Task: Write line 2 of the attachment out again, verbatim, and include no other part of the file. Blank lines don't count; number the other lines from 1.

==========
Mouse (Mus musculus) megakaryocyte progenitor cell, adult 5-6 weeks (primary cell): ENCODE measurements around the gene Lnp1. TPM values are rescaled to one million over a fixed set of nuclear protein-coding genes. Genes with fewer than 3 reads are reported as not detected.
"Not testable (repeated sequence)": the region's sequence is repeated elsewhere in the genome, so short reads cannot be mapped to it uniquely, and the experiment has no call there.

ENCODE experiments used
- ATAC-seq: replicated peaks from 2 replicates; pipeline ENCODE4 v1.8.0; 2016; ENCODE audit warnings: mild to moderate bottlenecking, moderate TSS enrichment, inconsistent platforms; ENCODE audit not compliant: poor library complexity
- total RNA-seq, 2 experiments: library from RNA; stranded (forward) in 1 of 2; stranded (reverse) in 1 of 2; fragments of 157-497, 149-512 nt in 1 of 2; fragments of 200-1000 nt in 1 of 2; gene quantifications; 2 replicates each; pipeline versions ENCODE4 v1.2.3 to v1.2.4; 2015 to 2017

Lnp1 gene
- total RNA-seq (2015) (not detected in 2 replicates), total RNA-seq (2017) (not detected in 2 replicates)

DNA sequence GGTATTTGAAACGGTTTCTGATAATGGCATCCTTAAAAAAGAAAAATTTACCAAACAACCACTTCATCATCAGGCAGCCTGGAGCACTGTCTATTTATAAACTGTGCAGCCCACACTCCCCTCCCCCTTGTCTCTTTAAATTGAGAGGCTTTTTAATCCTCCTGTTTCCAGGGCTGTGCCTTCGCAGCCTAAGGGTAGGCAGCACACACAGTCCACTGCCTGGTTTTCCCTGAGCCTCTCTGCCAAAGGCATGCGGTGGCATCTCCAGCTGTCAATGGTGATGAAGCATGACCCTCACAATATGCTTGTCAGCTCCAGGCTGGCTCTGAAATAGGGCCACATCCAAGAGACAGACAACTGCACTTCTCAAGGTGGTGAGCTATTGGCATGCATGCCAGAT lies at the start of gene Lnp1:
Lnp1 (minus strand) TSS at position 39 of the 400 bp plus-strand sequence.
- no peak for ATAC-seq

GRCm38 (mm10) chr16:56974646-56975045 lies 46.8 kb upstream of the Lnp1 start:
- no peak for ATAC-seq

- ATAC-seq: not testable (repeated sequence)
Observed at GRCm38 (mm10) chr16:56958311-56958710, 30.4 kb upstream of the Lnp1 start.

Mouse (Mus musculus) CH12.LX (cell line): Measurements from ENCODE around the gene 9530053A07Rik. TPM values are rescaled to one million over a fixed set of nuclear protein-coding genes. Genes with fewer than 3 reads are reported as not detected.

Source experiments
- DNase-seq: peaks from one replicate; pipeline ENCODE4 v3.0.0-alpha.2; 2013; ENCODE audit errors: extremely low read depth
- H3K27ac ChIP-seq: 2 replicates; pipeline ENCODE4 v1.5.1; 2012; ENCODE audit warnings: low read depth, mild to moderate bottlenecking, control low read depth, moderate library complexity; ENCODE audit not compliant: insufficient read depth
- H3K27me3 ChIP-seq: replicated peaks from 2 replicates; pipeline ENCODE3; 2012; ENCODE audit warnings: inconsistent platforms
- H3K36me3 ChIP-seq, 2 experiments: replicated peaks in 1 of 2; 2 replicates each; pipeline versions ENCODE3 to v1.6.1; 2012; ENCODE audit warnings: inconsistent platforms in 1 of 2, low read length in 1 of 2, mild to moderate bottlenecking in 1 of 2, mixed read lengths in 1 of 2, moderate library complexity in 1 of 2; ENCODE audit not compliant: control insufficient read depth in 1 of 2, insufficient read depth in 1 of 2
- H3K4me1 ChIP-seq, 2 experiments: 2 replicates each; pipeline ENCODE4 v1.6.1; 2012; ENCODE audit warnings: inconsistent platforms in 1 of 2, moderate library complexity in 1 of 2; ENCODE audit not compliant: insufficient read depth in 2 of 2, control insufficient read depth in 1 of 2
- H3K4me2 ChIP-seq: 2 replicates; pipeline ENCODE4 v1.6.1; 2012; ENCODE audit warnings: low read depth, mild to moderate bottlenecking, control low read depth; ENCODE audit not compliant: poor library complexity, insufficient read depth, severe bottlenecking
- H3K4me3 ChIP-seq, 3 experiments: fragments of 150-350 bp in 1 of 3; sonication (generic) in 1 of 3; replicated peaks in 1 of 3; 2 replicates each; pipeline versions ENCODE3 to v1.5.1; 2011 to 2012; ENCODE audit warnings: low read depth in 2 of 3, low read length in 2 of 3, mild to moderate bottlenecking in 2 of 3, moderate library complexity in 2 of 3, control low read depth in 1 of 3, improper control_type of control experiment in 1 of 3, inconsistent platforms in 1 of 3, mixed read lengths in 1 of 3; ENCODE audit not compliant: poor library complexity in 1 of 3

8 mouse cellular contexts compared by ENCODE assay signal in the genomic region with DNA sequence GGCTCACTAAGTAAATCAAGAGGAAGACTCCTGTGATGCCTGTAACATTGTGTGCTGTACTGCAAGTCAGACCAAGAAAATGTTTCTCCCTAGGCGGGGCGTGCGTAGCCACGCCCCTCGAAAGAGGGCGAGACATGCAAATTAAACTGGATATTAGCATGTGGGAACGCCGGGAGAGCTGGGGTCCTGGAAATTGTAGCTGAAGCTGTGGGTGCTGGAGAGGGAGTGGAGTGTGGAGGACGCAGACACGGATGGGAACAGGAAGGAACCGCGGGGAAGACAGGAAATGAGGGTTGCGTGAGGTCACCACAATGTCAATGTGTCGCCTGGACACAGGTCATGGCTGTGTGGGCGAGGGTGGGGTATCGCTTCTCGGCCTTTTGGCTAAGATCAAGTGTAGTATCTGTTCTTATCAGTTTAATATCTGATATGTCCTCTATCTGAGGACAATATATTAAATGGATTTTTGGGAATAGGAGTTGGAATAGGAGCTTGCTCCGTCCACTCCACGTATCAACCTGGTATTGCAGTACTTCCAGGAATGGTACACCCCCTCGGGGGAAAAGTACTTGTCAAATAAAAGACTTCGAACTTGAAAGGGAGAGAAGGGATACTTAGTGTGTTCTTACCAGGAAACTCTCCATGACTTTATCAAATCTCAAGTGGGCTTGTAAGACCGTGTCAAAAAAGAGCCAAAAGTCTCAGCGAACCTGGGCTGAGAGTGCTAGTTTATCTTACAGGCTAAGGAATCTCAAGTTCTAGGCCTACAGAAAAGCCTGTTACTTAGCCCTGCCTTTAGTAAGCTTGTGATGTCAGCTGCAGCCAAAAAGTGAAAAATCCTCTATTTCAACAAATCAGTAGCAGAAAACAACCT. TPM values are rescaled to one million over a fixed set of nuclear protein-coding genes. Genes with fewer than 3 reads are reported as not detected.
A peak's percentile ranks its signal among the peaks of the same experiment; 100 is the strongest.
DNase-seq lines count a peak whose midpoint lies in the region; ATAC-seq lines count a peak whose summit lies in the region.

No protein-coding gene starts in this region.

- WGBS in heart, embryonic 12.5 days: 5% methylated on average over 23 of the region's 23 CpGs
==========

"Not testable (repeated sequence)": the region's sequence is repeated elsewhere in the genome, so short reads cannot be mapped to it uniquely, and the experiment has no call there.